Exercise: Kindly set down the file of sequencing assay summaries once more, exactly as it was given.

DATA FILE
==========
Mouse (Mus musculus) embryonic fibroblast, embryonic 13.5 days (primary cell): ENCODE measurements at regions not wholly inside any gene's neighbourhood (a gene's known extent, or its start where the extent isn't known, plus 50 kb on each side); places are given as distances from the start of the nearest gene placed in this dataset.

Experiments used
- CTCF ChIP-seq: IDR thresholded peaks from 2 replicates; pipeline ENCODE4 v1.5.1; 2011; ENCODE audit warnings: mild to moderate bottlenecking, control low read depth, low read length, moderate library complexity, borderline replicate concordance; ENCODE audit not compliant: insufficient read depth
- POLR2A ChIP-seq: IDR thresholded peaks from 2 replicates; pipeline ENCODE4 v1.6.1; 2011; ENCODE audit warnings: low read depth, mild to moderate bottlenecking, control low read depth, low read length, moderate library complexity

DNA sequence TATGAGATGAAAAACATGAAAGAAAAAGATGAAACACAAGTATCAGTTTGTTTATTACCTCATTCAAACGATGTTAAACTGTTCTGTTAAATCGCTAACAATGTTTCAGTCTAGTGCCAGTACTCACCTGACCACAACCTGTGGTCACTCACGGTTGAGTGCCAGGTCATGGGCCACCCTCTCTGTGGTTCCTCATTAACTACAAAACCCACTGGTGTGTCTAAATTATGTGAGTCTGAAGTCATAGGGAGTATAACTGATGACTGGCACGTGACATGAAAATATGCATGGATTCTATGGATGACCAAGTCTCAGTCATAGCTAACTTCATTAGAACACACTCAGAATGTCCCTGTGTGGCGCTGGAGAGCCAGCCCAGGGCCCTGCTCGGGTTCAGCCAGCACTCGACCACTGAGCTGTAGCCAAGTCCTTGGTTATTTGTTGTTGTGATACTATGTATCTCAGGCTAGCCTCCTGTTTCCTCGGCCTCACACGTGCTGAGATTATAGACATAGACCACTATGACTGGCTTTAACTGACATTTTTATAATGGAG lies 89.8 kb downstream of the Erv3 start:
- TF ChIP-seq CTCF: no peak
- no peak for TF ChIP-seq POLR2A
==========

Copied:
Mouse (Mus musculus) embryonic fibroblast, embryonic 13.5 days (primary cell): ENCODE measurements at regions not wholly inside any gene's neighbourhood (a gene's known extent, or its start where the extent isn't known, plus 50 kb on each side); places are given as distances from the start of the nearest gene placed in this dataset.

Experiments used
- CTCF ChIP-seq: IDR thresholded peaks from 2 replicates; pipeline ENCODE4 v1.5.1; 2011; ENCODE audit warnings: mild to moderate bottlenecking, control low read depth, low read length, moderate library complexity, borderline replicate concordance; ENCODE audit not compliant: insufficient read depth
- POLR2A ChIP-seq: IDR thresholded peaks from 2 replicates; pipeline ENCODE4 v1.6.1; 2011; ENCODE audit warnings: low read depth, mild to moderate bottlenecking, control low read depth, low read length, moderate library complexity

DNA sequence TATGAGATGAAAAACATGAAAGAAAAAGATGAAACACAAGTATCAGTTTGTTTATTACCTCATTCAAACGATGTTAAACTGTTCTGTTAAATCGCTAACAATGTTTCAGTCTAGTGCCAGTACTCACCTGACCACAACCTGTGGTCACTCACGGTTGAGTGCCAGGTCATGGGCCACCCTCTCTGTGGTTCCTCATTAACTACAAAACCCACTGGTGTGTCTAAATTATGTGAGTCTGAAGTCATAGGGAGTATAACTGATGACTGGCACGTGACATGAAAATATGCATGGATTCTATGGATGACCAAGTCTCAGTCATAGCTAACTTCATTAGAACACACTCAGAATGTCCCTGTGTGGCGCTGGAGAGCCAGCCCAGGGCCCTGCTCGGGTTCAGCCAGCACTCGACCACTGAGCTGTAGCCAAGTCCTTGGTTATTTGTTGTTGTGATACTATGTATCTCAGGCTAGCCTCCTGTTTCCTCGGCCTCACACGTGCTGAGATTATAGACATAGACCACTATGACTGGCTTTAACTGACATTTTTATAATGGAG lies 89.8 kb downstream of the Erv3 start:
- TF ChIP-seq CTCF: no peak
- no peak for TF ChIP-seq POLR2A